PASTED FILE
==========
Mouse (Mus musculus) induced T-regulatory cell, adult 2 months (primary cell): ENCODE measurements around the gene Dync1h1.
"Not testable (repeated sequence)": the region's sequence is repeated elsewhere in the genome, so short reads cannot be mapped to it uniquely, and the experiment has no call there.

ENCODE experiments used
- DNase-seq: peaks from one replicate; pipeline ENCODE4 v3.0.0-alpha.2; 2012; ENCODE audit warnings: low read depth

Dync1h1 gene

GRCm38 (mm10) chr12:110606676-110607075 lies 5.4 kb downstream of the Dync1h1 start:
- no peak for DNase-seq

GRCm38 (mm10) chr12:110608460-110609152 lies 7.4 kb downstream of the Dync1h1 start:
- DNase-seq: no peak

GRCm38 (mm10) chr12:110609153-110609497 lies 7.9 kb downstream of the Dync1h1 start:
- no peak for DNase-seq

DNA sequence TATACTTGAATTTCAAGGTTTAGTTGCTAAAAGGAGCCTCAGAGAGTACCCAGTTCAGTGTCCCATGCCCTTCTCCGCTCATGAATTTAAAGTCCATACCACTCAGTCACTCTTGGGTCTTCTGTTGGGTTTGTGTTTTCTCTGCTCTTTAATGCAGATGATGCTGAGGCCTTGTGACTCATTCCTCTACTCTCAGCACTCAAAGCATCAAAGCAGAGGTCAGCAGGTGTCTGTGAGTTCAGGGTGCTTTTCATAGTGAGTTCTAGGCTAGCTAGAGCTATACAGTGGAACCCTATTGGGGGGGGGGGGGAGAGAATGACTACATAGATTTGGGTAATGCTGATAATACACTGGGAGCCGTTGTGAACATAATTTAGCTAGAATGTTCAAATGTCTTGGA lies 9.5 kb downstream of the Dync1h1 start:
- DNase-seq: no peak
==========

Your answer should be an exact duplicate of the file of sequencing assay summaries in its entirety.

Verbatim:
Mouse (Mus musculus) induced T-regulatory cell, adult 2 months (primary cell): ENCODE measurements around the gene Dync1h1.
"Not testable (repeated sequence)": the region's sequence is repeated elsewhere in the genome, so short reads cannot be mapped to it uniquely, and the experiment has no call there.

ENCODE experiments used
- DNase-seq: peaks from one replicate; pipeline ENCODE4 v3.0.0-alpha.2; 2012; ENCODE audit warnings: low read depth

Dync1h1 gene

GRCm38 (mm10) chr12:110606676-110607075 lies 5.4 kb downstream of the Dync1h1 start:
- no peak for DNase-seq

GRCm38 (mm10) chr12:110608460-110609152 lies 7.4 kb downstream of the Dync1h1 start:
- DNase-seq: no peak

GRCm38 (mm10) chr12:110609153-110609497 lies 7.9 kb downstream of the Dync1h1 start:
- no peak for DNase-seq

DNA sequence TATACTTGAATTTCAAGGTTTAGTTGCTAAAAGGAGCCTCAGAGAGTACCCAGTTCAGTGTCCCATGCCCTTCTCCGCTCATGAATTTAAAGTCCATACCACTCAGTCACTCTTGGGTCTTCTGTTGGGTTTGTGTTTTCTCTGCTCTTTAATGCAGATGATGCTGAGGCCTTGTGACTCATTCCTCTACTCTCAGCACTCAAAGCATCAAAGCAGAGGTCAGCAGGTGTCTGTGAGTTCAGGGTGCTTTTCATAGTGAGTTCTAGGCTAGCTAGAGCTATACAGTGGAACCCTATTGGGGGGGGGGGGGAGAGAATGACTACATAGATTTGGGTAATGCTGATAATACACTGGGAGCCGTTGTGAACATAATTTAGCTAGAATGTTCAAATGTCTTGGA lies 9.5 kb downstream of the Dync1h1 start:
- DNase-seq: no peak